Sunday, 19 June 2016

18th Anniversary

Mister Handmade in Israel and I recently celebrated our 18th wedding anniversary. He is a big fan of my papercut cards, so for our anniversary this year I made him this card, cutting out our names, the number of years we were celebrating and some hearts, from white stock. I then lined it with a blue paper inlay because the 18th anniversary colour is (apparently) blue.
Our anniversary day started off well when these beautiful roses arrived from Mister Handmade in Israel. It was a good job that they arrived early though because I had a fun day out planned! I recently celebrated my birthday and it was, ahem, a rather disappointing day. I decided that I was going to make up for it on our anniversary.
Our first stop was lunch at Haroeh BaCafe in Kfar Haroeh, a religious moshav in the Central District of Israel. The moshav was founded in 1933 and was named after Abraham Isaac Kook, the first Ashkenazi chief rabbi of Mandate Palestine. The restaurant is located at the far end of the moshav, within the beautifully landscaped gardens of a family property. We chose seating in the pretty outdoor area and were soon enjoying a delicious lunch of hummus, eggplant, pasta and, though we were already quite full, a light and creamy tiramisu. Yum!
Our next stop was at Gesher Hatzabim, or Turtle Bridge, in the the Nahal Alexander National Park. Turtle Bridge is one of the only places in Israel where a population of giant soft-shelled turtle can be observed. The turtle, which incredibly swam to this region all the way from Central Africa, is a carnivore that feeds on a diet of worms, fish and other small water animals. It can grow to a length of one metre and weigh as much as fifty kilos.
In 1991 Nahal Alexander overflowed as a result of heavy rainfall and most of its soft-shelled turtle population drifted into the Mediterranean Sea and died. The river was polluted as well, so the eggs that were left did not hatch. The Israel Nature and Parks Authority collected and incubated the eggs and, when the youngsters grew, returned the turtles to the water.
Today Turtle Bridge is now a delightful spot, with play facilities for children and a wooden walkway from which the turtles can be observed both in the river and as they emerge from the water on to the river bank.
It would have been possible to spend hours on the walkway or on the bridge watching the turtles, but it was soon time to move on to our next port of call. As a surprise I had arranged a "Romantic Ride" along the beach for Mister Handmade in Israel, starting at The Cactus Ranch in Michmoret ("fishing net" in Hebrew), known as one of most beautiful beaches in Israel.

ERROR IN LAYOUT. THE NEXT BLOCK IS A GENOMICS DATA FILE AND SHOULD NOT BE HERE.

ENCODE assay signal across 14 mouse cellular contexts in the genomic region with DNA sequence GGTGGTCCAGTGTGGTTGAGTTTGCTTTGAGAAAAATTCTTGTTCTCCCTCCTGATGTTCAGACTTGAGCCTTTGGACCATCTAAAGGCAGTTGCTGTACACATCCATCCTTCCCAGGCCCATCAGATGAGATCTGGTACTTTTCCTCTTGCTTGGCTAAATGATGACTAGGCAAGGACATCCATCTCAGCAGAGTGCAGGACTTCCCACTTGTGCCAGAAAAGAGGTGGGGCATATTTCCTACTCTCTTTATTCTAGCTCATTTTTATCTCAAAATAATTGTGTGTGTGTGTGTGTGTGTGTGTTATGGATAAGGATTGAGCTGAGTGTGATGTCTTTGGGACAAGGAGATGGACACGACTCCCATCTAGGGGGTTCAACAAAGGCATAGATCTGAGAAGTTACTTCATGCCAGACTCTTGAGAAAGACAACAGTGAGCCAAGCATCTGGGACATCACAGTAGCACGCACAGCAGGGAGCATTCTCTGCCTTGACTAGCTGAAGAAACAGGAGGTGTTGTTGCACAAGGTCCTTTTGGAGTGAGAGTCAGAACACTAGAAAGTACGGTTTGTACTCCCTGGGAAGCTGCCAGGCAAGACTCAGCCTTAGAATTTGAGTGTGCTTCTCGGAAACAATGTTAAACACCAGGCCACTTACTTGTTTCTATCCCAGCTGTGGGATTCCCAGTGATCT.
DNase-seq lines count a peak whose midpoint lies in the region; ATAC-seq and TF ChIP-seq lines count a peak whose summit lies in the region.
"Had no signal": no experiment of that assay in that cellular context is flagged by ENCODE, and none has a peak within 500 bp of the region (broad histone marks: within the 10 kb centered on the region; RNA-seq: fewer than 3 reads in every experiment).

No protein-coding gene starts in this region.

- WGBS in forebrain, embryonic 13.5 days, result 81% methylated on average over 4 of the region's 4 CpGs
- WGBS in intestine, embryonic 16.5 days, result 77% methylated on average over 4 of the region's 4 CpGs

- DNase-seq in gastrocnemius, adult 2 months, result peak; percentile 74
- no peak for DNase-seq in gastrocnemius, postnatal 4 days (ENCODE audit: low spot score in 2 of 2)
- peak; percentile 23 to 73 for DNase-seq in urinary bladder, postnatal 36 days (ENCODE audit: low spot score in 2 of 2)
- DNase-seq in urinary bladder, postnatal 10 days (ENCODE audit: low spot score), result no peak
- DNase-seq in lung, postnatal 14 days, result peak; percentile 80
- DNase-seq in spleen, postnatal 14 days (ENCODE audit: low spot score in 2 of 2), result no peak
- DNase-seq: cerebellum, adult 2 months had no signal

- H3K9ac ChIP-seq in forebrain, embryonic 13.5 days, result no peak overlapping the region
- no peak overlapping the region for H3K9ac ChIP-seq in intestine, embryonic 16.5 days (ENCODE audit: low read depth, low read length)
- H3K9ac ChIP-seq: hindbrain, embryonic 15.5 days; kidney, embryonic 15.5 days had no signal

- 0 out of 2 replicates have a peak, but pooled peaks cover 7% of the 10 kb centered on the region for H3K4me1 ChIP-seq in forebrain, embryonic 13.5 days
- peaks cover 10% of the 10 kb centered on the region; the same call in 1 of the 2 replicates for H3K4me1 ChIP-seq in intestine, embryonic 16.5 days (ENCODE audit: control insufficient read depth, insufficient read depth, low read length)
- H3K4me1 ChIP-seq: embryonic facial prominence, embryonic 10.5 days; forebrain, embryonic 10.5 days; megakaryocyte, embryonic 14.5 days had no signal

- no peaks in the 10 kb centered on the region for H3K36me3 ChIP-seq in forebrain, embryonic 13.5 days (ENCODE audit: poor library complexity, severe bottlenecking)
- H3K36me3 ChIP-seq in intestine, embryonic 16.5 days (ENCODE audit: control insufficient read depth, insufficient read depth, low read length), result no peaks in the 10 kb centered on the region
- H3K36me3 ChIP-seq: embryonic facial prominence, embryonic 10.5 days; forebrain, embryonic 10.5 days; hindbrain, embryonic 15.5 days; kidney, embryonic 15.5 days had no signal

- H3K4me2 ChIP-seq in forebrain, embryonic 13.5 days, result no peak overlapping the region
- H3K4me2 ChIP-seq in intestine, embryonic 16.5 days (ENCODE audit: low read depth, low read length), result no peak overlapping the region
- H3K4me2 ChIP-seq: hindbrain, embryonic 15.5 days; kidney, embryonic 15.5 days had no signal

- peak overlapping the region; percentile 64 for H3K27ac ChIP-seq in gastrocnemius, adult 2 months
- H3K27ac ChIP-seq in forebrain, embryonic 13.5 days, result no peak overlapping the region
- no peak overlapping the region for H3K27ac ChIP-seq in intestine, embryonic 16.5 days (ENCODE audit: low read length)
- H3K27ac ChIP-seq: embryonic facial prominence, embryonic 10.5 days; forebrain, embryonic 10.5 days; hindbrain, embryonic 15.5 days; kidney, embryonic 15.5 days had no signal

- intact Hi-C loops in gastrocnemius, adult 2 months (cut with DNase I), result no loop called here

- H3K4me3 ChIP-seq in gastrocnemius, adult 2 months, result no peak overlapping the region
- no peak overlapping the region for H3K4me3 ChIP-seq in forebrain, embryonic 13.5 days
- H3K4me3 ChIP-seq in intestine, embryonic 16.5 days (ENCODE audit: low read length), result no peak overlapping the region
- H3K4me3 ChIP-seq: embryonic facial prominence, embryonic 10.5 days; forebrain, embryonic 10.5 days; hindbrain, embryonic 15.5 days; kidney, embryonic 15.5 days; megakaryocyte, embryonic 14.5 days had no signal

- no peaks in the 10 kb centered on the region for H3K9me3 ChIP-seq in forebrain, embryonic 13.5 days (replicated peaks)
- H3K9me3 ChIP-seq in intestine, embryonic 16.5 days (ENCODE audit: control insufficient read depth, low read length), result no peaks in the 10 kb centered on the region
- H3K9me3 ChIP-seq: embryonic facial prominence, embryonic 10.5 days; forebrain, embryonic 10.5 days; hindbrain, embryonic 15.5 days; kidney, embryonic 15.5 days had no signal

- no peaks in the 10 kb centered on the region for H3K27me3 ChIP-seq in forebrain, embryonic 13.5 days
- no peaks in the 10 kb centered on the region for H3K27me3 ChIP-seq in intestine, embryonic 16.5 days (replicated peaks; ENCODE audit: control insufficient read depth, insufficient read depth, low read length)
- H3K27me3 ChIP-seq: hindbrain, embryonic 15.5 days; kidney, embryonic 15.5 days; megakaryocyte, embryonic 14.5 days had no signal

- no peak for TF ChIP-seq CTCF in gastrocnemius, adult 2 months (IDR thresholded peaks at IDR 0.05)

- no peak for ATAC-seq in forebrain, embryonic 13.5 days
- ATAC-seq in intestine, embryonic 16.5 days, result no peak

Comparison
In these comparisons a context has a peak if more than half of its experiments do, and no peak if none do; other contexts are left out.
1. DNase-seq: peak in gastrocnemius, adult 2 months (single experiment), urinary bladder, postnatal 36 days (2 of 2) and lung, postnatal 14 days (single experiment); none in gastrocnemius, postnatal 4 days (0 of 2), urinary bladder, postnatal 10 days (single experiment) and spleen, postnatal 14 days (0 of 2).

Arriving at The Cactus Ranch we waited and waited (this is Israel, everything happens all in good time!) for our guide to saddle up and explain some of the basic rules of riding. Eventually we set off, riding from the ranch, through the dunes, to the beautiful Michmoret beach. We of course had a guide with us given that we are not experienced riders, so whilst it was a lovely experience riding a horse on a wide open beach near the lapping fringe of the sea, it was not really so "romantic", especially since he was on his phone for part of the ride!
We dismounted on the beach and enjoyed a picnic of fresh fruit and a glass of wine to toast our anniversary. With such wonderful scenery around us, we soon felt quite relaxed. Half an hour later our guide returned with the horses and our ride continued through the countryside and back to the ranch.
What a way to make lasting memories!

Tuesday, 14 June 2016

A Birthday Card for a Boss

A customer asked me to create a 60th birthday card for her boss. She had some very specific requests. She wanted me to create a paper version of her boss wearing a dark suit and silver coloured tie, and with a black knitted kippa (skullcap) on his head. He should be seated, with lots of papers on his desk, she said. As an additional request she then asked if I could add the law firm's logo on to some of the papers. Of course I could!